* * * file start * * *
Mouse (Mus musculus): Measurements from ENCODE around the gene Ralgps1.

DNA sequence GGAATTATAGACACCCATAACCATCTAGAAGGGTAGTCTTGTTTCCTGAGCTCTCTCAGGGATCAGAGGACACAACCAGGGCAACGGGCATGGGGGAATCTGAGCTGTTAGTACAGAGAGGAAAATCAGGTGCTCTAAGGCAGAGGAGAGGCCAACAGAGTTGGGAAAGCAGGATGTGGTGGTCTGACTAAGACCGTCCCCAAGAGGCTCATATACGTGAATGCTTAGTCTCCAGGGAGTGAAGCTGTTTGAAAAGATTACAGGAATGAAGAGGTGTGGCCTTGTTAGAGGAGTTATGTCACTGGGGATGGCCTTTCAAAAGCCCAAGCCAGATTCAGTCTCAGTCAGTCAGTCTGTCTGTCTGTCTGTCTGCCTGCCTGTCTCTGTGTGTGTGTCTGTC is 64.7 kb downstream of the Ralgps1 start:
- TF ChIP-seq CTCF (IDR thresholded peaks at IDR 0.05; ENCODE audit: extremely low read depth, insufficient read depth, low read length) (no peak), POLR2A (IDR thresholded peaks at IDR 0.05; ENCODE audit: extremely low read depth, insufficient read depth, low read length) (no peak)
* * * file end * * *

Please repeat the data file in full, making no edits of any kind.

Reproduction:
Mouse (Mus musculus): Measurements from ENCODE around the gene Ralgps1.

DNA sequence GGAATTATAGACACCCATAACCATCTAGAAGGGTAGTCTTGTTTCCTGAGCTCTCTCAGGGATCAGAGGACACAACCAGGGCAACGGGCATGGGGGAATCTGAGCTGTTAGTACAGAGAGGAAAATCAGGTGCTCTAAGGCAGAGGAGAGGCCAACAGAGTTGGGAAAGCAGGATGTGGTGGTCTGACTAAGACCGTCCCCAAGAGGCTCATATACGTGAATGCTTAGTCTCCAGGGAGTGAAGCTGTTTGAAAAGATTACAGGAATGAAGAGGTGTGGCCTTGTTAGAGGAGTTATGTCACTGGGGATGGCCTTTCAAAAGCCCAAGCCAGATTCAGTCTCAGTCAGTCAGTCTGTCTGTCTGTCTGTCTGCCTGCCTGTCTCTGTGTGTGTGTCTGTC is 64.7 kb downstream of the Ralgps1 start:
- TF ChIP-seq CTCF (IDR thresholded peaks at IDR 0.05; ENCODE audit: extremely low read depth, insufficient read depth, low read length) (no peak), POLR2A (IDR thresholded peaks at IDR 0.05; ENCODE audit: extremely low read depth, insufficient read depth, low read length) (no peak)